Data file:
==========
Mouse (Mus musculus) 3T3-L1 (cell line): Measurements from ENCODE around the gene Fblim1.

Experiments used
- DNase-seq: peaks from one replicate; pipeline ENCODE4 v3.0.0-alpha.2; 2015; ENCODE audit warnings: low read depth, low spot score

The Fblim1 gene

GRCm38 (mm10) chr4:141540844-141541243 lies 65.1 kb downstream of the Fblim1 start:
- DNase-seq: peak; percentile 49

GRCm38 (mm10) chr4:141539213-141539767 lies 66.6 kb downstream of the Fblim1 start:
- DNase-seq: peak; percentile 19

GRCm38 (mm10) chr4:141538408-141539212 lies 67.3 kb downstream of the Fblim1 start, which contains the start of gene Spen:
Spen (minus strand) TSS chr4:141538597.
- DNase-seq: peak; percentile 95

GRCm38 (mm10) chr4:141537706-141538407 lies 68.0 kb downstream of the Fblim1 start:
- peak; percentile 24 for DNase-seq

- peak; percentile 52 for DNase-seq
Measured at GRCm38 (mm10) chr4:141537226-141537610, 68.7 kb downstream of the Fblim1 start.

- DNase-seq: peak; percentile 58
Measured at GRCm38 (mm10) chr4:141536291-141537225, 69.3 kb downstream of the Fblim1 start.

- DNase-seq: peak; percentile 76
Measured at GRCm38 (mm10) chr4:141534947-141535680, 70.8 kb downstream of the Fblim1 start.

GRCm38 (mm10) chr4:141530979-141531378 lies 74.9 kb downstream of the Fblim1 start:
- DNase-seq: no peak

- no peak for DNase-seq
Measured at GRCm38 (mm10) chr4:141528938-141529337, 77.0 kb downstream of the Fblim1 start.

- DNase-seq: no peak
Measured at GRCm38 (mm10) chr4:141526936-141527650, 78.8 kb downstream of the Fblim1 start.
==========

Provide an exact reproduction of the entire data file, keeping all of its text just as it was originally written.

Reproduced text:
Mouse (Mus musculus) 3T3-L1 (cell line): Measurements from ENCODE around the gene Fblim1.

Experiments used
- DNase-seq: peaks from one replicate; pipeline ENCODE4 v3.0.0-alpha.2; 2015; ENCODE audit warnings: low read depth, low spot score

The Fblim1 gene

GRCm38 (mm10) chr4:141540844-141541243 lies 65.1 kb downstream of the Fblim1 start:
- DNase-seq: peak; percentile 49

GRCm38 (mm10) chr4:141539213-141539767 lies 66.6 kb downstream of the Fblim1 start:
- DNase-seq: peak; percentile 19

GRCm38 (mm10) chr4:141538408-141539212 lies 67.3 kb downstream of the Fblim1 start, which contains the start of gene Spen:
Spen (minus strand) TSS chr4:141538597.
- DNase-seq: peak; percentile 95

GRCm38 (mm10) chr4:141537706-141538407 lies 68.0 kb downstream of the Fblim1 start:
- peak; percentile 24 for DNase-seq

- peak; percentile 52 for DNase-seq
Measured at GRCm38 (mm10) chr4:141537226-141537610, 68.7 kb downstream of the Fblim1 start.

- DNase-seq: peak; percentile 58
Measured at GRCm38 (mm10) chr4:141536291-141537225, 69.3 kb downstream of the Fblim1 start.

- DNase-seq: peak; percentile 76
Measured at GRCm38 (mm10) chr4:141534947-141535680, 70.8 kb downstream of the Fblim1 start.

GRCm38 (mm10) chr4:141530979-141531378 lies 74.9 kb downstream of the Fblim1 start:
- DNase-seq: no peak

- no peak for DNase-seq
Measured at GRCm38 (mm10) chr4:141528938-141529337, 77.0 kb downstream of the Fblim1 start.

- DNase-seq: no peak
Measured at GRCm38 (mm10) chr4:141526936-141527650, 78.8 kb downstream of the Fblim1 start.